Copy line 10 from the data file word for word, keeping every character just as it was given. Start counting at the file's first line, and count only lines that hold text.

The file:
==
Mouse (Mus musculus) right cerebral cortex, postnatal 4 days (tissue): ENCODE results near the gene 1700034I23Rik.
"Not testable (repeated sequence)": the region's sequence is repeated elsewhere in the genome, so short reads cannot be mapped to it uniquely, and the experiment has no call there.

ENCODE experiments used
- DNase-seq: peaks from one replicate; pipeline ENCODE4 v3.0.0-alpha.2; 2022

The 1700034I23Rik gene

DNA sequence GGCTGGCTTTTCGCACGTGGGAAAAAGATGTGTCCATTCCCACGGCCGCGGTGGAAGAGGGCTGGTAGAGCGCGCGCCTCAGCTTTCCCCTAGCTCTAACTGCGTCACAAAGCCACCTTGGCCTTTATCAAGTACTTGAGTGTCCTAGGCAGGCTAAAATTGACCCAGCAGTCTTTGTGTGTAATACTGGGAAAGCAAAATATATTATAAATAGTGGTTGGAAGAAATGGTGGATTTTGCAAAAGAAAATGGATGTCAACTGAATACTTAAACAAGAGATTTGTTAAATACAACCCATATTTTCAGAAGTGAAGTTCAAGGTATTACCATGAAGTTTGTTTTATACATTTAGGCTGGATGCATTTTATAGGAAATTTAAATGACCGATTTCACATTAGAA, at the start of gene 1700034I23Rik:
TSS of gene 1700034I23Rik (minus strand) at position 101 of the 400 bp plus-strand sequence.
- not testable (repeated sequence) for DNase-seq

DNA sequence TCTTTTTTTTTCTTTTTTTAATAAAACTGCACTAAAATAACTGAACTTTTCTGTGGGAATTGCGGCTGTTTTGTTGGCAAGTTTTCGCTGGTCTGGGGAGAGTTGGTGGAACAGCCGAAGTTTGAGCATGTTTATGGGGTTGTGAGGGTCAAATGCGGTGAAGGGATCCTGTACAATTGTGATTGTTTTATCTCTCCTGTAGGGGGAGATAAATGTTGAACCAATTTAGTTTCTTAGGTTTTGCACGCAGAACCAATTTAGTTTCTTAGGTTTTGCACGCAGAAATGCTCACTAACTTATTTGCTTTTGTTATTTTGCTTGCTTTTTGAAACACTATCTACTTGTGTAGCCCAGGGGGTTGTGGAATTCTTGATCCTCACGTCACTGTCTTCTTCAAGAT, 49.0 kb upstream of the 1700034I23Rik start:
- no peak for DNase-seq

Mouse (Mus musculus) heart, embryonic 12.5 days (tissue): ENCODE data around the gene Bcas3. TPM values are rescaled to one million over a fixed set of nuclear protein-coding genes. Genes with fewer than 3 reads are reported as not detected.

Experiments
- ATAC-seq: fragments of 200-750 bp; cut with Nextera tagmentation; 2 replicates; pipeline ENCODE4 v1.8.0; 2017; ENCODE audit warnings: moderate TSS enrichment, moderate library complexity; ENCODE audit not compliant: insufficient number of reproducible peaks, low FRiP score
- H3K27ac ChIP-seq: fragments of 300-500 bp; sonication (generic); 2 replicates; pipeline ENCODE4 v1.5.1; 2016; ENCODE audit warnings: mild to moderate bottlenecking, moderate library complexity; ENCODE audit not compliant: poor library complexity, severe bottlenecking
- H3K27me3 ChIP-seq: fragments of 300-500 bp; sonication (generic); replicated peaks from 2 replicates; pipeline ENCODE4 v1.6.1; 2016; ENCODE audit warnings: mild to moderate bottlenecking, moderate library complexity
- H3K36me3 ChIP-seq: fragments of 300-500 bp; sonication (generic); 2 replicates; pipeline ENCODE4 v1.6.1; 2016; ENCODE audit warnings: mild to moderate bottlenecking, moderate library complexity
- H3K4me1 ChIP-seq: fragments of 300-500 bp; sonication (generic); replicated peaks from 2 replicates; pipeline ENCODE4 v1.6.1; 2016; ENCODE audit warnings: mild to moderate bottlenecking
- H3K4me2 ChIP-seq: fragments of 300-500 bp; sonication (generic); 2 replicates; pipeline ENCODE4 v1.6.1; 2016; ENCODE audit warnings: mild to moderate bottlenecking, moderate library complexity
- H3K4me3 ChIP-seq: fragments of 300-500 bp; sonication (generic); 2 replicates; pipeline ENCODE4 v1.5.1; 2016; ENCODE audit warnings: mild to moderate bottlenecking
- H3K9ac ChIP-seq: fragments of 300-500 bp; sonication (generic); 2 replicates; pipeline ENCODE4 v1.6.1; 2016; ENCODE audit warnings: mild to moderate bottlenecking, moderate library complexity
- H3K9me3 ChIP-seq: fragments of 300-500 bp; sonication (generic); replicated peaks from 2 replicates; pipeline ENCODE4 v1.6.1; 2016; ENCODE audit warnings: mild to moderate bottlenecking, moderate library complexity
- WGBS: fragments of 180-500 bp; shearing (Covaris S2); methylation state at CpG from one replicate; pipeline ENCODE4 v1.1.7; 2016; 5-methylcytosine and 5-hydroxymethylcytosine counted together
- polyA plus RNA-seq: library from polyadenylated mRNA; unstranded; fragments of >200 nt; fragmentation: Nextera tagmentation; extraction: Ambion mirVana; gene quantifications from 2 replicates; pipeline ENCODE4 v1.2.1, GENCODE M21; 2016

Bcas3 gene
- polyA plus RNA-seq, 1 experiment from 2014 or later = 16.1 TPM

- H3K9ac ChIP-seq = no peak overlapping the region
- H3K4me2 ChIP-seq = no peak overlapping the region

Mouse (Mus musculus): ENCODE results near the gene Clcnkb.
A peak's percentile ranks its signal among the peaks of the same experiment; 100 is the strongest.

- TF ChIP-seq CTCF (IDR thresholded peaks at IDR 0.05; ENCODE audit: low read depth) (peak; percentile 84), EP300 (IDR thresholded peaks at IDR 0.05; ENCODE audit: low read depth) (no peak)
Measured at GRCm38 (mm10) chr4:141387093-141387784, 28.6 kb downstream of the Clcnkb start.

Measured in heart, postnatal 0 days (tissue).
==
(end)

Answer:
- no peak for DNase-seq